This morning head back to Surry Hills for a rare glimpse behind the scenes of some of the best opera design in the world. The Opera Centre conducts tours every weekday at 10am and 2pm (bookings essential) that delve into its 60-year history of costuming, prop design and staging. Participants must have a good level of fitness as there are many stairs to climb on the tour. Refuel at the trendy Nomad restaurant, dining on Middle Eastern-inspired cuisine and great Australian wines. From here it's a 15 minute taxi ride to Koskela, a gallery, furniture store and temple to original design in the formerly industrial (now ultra hip) neighbourhood of Rosebery. Join a macrame or necklace-making workshop, view local art exhibitions or shop for Aboriginal weaving work. Next door, grab a sweet treat at Black Star Pastry, or see world-renowned gin and other spirits made by hand at the Archie Rose Distillery. Design your own gin blend at a workshop here, or simply head on to dinner at pizza mecca, Da Mario, where the main dish is approved by Italy's Associazione Verace Pizza Napoletana.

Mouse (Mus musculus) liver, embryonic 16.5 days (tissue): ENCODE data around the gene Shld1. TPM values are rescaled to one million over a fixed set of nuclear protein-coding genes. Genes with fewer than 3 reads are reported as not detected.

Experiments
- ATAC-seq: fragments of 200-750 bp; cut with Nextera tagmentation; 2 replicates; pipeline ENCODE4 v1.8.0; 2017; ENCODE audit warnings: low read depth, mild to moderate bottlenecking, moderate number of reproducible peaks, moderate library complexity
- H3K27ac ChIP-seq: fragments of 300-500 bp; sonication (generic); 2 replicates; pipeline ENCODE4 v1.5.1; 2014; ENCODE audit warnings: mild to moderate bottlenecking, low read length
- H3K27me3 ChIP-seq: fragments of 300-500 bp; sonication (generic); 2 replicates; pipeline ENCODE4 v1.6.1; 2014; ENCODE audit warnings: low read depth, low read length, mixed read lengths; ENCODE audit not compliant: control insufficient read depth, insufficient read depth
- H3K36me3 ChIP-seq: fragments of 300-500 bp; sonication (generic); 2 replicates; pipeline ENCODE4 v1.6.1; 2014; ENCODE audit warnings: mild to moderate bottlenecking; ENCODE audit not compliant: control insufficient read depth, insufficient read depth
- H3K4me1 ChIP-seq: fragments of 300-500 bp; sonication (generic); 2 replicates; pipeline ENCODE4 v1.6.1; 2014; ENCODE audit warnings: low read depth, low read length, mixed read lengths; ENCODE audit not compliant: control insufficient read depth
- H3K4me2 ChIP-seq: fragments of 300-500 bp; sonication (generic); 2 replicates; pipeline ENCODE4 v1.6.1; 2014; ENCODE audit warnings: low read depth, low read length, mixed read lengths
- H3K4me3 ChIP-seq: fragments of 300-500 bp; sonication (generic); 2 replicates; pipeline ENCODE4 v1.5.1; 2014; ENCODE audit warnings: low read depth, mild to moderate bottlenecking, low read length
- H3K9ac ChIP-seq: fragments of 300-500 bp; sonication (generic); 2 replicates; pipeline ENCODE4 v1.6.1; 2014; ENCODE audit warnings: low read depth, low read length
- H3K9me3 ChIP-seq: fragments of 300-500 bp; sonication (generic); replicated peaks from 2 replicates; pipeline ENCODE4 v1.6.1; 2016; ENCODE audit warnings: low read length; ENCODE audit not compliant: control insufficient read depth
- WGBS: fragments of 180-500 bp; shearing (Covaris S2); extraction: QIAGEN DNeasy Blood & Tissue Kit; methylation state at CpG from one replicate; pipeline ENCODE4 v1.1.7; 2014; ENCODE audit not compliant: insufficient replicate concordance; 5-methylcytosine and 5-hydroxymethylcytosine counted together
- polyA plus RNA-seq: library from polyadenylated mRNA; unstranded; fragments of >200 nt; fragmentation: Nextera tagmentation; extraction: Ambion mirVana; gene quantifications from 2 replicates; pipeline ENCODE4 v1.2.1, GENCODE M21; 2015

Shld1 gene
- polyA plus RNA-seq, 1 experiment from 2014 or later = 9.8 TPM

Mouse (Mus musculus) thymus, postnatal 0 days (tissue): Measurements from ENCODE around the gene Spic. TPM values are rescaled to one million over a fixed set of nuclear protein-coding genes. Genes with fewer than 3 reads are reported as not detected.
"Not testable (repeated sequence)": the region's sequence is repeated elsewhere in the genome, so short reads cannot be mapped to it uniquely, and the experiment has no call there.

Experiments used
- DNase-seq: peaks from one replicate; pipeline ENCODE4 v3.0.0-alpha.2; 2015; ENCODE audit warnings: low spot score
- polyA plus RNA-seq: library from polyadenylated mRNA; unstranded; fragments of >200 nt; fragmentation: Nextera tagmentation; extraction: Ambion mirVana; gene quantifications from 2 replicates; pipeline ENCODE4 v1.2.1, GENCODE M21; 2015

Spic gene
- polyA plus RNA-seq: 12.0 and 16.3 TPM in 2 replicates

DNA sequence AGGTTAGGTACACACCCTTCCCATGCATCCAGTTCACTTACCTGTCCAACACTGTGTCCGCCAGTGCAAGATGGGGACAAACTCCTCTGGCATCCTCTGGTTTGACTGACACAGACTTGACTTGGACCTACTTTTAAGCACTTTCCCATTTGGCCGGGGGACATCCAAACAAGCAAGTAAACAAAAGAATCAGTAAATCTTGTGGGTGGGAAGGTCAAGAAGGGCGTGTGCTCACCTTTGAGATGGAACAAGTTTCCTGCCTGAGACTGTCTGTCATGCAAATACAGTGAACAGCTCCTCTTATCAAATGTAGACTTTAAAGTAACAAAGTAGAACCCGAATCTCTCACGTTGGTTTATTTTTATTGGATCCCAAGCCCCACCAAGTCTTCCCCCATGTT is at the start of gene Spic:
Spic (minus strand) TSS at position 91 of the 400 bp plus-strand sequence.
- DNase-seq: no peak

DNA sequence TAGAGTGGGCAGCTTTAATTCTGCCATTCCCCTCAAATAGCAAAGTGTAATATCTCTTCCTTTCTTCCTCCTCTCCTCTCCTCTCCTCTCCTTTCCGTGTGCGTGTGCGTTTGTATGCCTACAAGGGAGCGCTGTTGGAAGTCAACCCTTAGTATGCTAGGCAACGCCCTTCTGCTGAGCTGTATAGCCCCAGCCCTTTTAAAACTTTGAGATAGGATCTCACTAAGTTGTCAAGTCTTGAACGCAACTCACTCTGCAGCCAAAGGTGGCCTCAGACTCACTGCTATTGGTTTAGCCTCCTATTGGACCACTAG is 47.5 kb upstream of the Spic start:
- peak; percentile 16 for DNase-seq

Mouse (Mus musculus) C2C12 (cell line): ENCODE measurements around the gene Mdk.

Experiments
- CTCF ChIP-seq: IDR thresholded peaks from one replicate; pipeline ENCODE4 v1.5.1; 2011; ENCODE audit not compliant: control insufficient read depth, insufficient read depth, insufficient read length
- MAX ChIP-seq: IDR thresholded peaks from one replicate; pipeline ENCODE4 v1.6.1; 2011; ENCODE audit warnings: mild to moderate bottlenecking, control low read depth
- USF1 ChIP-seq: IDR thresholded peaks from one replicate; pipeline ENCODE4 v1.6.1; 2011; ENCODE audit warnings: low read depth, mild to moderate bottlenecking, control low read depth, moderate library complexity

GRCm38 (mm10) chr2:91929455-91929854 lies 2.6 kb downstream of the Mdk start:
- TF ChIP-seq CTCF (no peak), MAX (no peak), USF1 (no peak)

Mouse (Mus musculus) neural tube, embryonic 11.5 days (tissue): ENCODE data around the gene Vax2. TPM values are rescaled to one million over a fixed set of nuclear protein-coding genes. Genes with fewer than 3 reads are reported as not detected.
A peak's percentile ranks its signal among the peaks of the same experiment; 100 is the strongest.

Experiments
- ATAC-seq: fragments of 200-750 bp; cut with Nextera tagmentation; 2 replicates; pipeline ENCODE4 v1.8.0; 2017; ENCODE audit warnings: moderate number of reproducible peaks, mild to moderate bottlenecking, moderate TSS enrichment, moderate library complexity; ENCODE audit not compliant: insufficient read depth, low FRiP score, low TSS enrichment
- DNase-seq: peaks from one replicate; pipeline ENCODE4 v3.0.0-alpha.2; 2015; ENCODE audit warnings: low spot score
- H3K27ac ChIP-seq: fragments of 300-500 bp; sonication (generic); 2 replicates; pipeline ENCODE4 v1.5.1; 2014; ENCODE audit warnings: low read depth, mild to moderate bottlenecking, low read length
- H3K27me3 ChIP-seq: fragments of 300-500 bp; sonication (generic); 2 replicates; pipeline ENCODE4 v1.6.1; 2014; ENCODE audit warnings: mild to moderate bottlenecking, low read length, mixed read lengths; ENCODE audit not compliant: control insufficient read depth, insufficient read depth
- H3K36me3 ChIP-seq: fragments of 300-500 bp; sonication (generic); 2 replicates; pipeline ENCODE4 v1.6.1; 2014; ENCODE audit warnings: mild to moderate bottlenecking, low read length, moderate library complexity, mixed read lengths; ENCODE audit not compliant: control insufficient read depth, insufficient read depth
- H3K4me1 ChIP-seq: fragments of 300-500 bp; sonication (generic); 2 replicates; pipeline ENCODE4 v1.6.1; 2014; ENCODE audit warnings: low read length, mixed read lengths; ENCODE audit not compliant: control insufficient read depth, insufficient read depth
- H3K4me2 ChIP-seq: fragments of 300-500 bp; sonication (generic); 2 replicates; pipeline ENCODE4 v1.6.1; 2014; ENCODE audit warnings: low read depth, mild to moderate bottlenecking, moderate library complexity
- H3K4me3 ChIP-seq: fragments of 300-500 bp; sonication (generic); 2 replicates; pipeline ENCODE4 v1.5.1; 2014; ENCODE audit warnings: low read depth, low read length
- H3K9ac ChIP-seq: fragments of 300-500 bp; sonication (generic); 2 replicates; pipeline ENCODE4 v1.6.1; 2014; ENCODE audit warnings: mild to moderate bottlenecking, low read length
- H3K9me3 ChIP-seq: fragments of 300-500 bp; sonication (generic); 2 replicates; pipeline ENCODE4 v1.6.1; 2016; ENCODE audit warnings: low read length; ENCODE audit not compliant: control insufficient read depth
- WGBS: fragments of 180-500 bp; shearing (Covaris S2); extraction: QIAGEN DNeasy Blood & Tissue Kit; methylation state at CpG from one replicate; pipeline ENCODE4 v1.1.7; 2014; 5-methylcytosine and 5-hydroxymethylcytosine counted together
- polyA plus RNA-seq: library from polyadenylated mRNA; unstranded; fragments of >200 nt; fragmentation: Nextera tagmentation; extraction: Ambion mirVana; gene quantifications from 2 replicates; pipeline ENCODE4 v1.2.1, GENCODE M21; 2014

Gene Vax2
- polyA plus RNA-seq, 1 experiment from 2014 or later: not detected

Day 8: Sydney to Canberra